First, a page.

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Old 09-07-2013, 01:52 PM
 
Location: Minneapolis
415 posts, read 618,835 times
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Quote:
Originally Posted by fonitin View Post
If that's hedonism then where is the harm? Feeling the outdoor air and buying locally can make people so much happier then shopping with depression inducing glaring florescent lights and buying little Debbie snacks by the value pack.
I couldn't agree more. I was unclear in the previous post. I think the hipster ethos results in hedonism but not because of shopping at farmer's markets. I don't think that's hedonistic at all. I do it every weekend.

Quote:
Originally Posted by fonitin View Post
Have you done studies? Do you have hipsters locked up are you monitoring their brainwaves? Honestly I think people are just starting to live a different kind of life and realize the types of small everyday things that make a person happier and more fulfilled.
I don't think the hipster ethos makes anyone happier or more fulfilled. Once you remove sincerity from your consumptive decisions, once what you consume is about scoring social points with other like-minded people, you are left with a profoundly unfulfilling and shallow existence.
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Old 09-07-2013, 02:15 PM
 
Location: Milwaukee
101 posts, read 151,704 times
Reputation: 103
Quote:
I couldn't agree more. I was unclear in the previous post. I think the hipster ethos results in hedonism but not because of shopping at farmer's markets. I don't think that's hedonistic at all. I do it every weekend.
Well jeez. Are you a hipster then? Maybe you're a hipster. This hipster thing is like a witch hunt.

Quote:
I don't think the hipster ethos makes anyone happier or more fulfilled. Once you remove sincerity from your consumptive decisions, once what you consume is about scoring social points with other like-minded people, you are left with a profoundly unfulfilling and shallow existence.
I disagree it's so much better then what came before. And why do you suspect their sincerity is lacking?

And don't you think this general shift in consumption trends is part of something larger then the hipster movement? Do think it's such a trend they are going to one day shift and go back to commuting long distances and drinking and eating low quality foods? I don't think so. I think these shifts and trends that are occurring are larger and are here to stay.
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Old 09-07-2013, 02:42 PM
 
Location: Minneapolis
415 posts, read 618,835 times
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Quote:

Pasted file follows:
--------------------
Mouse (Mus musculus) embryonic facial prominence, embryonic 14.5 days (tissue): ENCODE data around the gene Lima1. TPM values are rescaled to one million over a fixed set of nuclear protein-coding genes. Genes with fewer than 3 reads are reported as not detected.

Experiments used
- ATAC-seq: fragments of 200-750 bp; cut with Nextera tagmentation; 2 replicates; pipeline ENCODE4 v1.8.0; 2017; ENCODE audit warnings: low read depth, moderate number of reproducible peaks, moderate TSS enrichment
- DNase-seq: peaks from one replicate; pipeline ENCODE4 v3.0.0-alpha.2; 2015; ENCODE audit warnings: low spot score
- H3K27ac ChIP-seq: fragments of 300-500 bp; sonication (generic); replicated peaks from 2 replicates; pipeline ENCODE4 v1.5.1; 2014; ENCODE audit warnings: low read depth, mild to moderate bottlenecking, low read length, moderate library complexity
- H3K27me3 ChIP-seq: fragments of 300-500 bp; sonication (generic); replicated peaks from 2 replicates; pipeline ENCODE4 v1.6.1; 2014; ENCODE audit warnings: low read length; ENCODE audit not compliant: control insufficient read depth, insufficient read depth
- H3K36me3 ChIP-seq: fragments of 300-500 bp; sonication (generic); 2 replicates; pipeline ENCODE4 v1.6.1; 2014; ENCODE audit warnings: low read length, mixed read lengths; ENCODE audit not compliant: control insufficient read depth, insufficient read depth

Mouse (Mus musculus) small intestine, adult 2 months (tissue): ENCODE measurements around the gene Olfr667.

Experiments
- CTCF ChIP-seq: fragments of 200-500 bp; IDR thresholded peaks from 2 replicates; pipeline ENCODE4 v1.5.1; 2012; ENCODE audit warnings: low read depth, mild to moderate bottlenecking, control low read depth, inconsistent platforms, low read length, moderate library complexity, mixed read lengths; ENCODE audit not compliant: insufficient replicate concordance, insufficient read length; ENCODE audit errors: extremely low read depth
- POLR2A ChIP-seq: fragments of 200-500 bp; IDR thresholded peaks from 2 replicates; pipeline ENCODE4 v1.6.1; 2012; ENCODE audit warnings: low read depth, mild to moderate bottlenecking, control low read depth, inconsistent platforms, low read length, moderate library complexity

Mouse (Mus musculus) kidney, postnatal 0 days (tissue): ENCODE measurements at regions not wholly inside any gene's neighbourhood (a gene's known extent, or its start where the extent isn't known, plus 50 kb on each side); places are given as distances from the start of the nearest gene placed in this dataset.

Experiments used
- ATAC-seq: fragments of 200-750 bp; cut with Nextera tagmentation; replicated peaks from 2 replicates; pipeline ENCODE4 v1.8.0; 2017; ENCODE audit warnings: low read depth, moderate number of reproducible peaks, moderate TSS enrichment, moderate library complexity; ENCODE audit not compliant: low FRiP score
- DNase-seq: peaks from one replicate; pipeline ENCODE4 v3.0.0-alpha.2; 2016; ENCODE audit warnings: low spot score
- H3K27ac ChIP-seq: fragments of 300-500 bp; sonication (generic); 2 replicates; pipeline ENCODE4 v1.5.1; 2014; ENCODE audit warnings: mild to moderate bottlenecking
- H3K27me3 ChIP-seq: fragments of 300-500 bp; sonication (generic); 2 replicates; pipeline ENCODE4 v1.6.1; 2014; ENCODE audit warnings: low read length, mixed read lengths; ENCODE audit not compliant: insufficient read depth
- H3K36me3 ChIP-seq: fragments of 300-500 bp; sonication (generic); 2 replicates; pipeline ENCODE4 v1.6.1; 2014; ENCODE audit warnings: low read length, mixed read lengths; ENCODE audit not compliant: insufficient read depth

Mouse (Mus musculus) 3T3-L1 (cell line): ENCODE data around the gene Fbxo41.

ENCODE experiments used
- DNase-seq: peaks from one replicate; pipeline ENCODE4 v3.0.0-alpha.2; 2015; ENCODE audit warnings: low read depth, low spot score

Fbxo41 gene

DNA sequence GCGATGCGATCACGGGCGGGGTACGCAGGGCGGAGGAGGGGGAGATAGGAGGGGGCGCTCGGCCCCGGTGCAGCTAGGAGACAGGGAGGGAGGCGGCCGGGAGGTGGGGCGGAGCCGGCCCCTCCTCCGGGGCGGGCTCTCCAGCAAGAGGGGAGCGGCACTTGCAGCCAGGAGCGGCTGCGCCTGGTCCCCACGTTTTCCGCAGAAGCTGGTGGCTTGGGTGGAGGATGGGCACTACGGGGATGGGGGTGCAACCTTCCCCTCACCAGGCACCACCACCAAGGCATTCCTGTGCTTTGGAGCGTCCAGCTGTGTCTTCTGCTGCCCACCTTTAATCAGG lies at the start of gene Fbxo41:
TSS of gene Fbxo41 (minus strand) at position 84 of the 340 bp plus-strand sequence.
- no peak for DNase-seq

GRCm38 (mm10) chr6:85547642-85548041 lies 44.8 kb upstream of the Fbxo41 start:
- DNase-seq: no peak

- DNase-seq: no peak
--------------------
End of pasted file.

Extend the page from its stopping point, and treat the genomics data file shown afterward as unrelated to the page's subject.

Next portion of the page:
Originally Posted by fonitin View Post
And why do you suspect their sincerity is lacking?
Because that's the nature of the hipster ethos. That's like saying, "How do you know that hippies are all about the transformative power of love". It's the defining feature of that ethos.

Quote:
Originally Posted by fonitin View Post
And don't you think this general shift in consumption trends is part of something larger then the hipster movement? Do think it's such a trend they are going to one day shift and go back to commuting long distances and drinking and eating low quality foods? I don't think so. I think these shifts and trends that are occurring are larger and are here to stay.
I think it's definitely part of something bigger. It's the logical end point of post-modernism. I don't know where we go from here, but I think it's worth noting that the vast majority of America is still a sprawling strip mall wasteland. The vast majority of Americans never stopped "commuting long distances and drinking and eating low quality foods" unfortunately. You would benefit from reading some Joel Kotkin, who I hate, but who makes some excellent points:

Poverty and Growth: Retro-Urbanists Cling to the Myth of Suburban Decline | Joel Kotkin

America's Future Is Taking Shape In The Suburbs | Joel Kotkin

The Triumph of Suburbia

Why America's Young And Restless Will Abandon Cities For Suburbs - Forbes
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Old 09-07-2013, 06:39 PM
 
11 posts, read 29,501 times
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This lack of sincerity, I think, is a defensive reaction. It seems to be mainly targeted at aspects of culture that the 'hipster' perceives as being cynical and pandering and profit motivated. The fetishization of authenticity is the logical consequence. "These boots were made by this company in Fargo that only makes, like, 100 pairs a year, and they're all made by, like, third generation master boot craftsmen," because they certainly were not made in a sweatshop and marketed directly at his demographic by a multinational corporate conglomerate. The 'hipster' scores status points for these boots because the ethical framework of his community is built in opposition to that sort of exploitative hucksterism. In order for a 'hipster' to brag about these boots or the locally sourced omelette he just ate, he must understand why these things are better than Nikes or Burger King.

This 'I'm doing the right thing, and also it makes me look super cool' attitude was shared by the Hippies and Gen-Xers and Lost Generation and Beats and a hundred other iterations. Only this time there are more funny mustaches.

Last edited by zaragosa; 09-07-2013 at 07:00 PM..
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Old 09-07-2013, 07:04 PM
 
Location: Mequon, WI
7,678 posts, read 18,909,463 times
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...and I just thought that Hipsters were MSOE students who shopped at Value Village.
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Old 09-07-2013, 10:24 PM
 
Location: Bay View, Milwaukee
2,071 posts, read 4,002,329 times
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It does seem that "hipsters" (whatever they really are) value authenticity and sort of have a "conspicuous conservation" ethos, but many also seem to value nostalgic, mass-produced American products; well publicized examples include Pabst Blue Ribbon and Ore-Ida Tater Tots. If they smoke, their brand of cigarettes may be something funky like Lucky Strike, but just about all cigs are mass-produced nowadays. When "hipsters" are seen as individuals (and not just as stereotypes of a demographic label), I'm sure many more contradictory or seemingly contradictory values emerge. I bet a few even major in business, or eat fast food, or drive standard automobiles, or work at a chain store, or have children, and so on and so forth.